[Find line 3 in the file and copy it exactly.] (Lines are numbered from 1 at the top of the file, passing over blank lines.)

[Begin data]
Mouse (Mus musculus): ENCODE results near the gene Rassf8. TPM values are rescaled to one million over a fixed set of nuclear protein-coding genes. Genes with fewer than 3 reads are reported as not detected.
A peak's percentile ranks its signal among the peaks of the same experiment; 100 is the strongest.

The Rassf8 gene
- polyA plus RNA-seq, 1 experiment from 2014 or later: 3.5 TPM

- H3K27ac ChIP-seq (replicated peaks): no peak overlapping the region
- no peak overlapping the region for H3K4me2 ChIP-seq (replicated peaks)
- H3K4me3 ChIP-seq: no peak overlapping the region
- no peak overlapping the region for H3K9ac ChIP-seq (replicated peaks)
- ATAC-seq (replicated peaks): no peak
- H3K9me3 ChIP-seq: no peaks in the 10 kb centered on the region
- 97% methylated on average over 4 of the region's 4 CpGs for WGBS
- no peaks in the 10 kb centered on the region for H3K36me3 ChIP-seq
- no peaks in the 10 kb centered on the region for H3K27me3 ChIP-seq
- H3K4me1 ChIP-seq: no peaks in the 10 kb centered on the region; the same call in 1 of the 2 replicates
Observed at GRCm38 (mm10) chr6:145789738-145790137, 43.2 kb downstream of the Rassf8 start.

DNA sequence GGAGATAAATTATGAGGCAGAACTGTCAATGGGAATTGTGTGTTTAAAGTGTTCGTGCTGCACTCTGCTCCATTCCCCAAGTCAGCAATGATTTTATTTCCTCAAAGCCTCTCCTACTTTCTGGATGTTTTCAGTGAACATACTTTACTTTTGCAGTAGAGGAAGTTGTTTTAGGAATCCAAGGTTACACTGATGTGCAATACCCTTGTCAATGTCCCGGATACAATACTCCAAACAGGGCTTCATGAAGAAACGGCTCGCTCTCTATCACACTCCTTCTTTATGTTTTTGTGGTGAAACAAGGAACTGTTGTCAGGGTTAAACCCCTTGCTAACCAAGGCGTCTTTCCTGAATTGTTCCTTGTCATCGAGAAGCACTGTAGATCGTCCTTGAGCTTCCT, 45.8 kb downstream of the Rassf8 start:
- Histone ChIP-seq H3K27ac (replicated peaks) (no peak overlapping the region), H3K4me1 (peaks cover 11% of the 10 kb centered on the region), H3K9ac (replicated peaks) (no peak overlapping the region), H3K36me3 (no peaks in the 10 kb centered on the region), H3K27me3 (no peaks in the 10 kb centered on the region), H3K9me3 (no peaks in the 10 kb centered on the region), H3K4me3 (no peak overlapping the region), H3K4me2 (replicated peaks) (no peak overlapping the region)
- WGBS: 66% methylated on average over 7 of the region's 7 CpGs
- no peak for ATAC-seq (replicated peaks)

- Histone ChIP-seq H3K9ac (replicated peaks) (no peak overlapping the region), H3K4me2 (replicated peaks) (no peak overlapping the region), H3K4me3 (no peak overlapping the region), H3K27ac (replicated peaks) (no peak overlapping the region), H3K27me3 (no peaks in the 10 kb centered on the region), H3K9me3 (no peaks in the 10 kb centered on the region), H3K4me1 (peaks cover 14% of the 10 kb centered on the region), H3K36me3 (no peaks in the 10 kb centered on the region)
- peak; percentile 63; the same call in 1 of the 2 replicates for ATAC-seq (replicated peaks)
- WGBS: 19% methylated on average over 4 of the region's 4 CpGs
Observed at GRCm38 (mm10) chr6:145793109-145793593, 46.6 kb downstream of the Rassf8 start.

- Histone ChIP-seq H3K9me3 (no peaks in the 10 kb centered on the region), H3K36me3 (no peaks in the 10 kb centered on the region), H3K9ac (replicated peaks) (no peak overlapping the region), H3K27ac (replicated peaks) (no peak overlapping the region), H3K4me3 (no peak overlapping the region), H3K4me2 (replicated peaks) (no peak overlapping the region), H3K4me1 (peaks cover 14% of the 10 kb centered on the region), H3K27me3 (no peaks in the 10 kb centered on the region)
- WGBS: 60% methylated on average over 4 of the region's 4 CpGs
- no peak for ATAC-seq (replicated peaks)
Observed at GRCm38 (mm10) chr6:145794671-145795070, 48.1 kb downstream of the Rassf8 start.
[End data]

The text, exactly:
The Rassf8 gene